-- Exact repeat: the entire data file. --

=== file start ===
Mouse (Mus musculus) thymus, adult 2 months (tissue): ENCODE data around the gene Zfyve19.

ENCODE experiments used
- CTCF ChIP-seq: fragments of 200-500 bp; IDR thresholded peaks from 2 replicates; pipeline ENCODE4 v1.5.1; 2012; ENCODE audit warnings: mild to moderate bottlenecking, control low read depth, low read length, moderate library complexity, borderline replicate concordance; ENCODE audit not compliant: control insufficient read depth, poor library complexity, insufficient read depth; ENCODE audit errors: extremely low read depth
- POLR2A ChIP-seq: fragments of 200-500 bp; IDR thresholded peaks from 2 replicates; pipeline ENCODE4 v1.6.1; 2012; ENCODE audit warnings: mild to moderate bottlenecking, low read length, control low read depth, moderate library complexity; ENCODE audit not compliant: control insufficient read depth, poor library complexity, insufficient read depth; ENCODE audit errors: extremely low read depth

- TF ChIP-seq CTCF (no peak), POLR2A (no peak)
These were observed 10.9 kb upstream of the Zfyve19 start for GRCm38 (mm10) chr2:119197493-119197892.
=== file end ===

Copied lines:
Mouse (Mus musculus) thymus, adult 2 months (tissue): ENCODE data around the gene Zfyve19.

ENCODE experiments used
- CTCF ChIP-seq: fragments of 200-500 bp; IDR thresholded peaks from 2 replicates; pipeline ENCODE4 v1.5.1; 2012; ENCODE audit warnings: mild to moderate bottlenecking, control low read depth, low read length, moderate library complexity, borderline replicate concordance; ENCODE audit not compliant: control insufficient read depth, poor library complexity, insufficient read depth; ENCODE audit errors: extremely low read depth
- POLR2A ChIP-seq: fragments of 200-500 bp; IDR thresholded peaks from 2 replicates; pipeline ENCODE4 v1.6.1; 2012; ENCODE audit warnings: mild to moderate bottlenecking, low read length, control low read depth, moderate library complexity; ENCODE audit not compliant: control insufficient read depth, poor library complexity, insufficient read depth; ENCODE audit errors: extremely low read depth

- TF ChIP-seq CTCF (no peak), POLR2A (no peak)
These were observed 10.9 kb upstream of the Zfyve19 start for GRCm38 (mm10) chr2:119197493-119197892.